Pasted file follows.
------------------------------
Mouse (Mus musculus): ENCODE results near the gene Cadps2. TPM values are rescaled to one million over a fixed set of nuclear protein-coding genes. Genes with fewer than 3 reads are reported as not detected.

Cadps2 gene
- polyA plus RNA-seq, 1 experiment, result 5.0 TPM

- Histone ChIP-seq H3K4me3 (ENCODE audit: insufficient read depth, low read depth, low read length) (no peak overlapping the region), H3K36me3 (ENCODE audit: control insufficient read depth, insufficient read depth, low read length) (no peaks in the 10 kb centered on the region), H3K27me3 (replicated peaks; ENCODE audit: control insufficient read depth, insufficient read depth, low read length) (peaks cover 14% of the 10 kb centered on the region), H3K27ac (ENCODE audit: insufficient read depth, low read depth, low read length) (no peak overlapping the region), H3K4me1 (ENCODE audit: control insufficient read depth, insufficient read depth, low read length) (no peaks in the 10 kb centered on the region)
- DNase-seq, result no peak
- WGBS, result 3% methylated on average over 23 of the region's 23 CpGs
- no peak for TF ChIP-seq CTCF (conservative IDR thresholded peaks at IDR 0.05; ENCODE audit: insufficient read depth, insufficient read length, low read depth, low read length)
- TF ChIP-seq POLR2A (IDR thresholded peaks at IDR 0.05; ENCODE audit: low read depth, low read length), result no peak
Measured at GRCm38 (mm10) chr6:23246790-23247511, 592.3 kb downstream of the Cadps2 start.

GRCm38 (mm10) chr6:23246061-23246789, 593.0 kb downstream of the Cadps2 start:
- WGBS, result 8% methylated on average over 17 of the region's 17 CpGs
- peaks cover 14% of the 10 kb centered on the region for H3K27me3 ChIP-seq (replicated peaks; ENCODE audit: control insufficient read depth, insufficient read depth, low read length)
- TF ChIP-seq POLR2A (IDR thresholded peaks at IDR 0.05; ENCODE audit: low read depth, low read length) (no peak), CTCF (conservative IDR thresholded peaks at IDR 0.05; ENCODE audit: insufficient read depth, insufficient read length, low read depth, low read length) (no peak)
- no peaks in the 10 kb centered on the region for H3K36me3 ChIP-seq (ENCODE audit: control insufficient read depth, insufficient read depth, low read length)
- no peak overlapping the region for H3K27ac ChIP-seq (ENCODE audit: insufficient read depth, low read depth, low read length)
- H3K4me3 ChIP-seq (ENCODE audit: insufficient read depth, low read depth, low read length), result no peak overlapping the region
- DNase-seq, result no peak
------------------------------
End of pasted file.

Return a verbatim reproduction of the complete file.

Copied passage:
Mouse (Mus musculus): ENCODE results near the gene Cadps2. TPM values are rescaled to one million over a fixed set of nuclear protein-coding genes. Genes with fewer than 3 reads are reported as not detected.

Cadps2 gene
- polyA plus RNA-seq, 1 experiment, result 5.0 TPM

- Histone ChIP-seq H3K4me3 (ENCODE audit: insufficient read depth, low read depth, low read length) (no peak overlapping the region), H3K36me3 (ENCODE audit: control insufficient read depth, insufficient read depth, low read length) (no peaks in the 10 kb centered on the region), H3K27me3 (replicated peaks; ENCODE audit: control insufficient read depth, insufficient read depth, low read length) (peaks cover 14% of the 10 kb centered on the region), H3K27ac (ENCODE audit: insufficient read depth, low read depth, low read length) (no peak overlapping the region), H3K4me1 (ENCODE audit: control insufficient read depth, insufficient read depth, low read length) (no peaks in the 10 kb centered on the region)
- DNase-seq, result no peak
- WGBS, result 3% methylated on average over 23 of the region's 23 CpGs
- no peak for TF ChIP-seq CTCF (conservative IDR thresholded peaks at IDR 0.05; ENCODE audit: insufficient read depth, insufficient read length, low read depth, low read length)
- TF ChIP-seq POLR2A (IDR thresholded peaks at IDR 0.05; ENCODE audit: low read depth, low read length), result no peak
Measured at GRCm38 (mm10) chr6:23246790-23247511, 592.3 kb downstream of the Cadps2 start.

GRCm38 (mm10) chr6:23246061-23246789, 593.0 kb downstream of the Cadps2 start:
- WGBS, result 8% methylated on average over 17 of the region's 17 CpGs
- peaks cover 14% of the 10 kb centered on the region for H3K27me3 ChIP-seq (replicated peaks; ENCODE audit: control insufficient read depth, insufficient read depth, low read length)
- TF ChIP-seq POLR2A (IDR thresholded peaks at IDR 0.05; ENCODE audit: low read depth, low read length) (no peak), CTCF (conservative IDR thresholded peaks at IDR 0.05; ENCODE audit: insufficient read depth, insufficient read length, low read depth, low read length) (no peak)
- no peaks in the 10 kb centered on the region for H3K36me3 ChIP-seq (ENCODE audit: control insufficient read depth, insufficient read depth, low read length)
- no peak overlapping the region for H3K27ac ChIP-seq (ENCODE audit: insufficient read depth, low read depth, low read length)
- H3K4me3 ChIP-seq (ENCODE audit: insufficient read depth, low read depth, low read length), result no peak overlapping the region
- DNase-seq, result no peak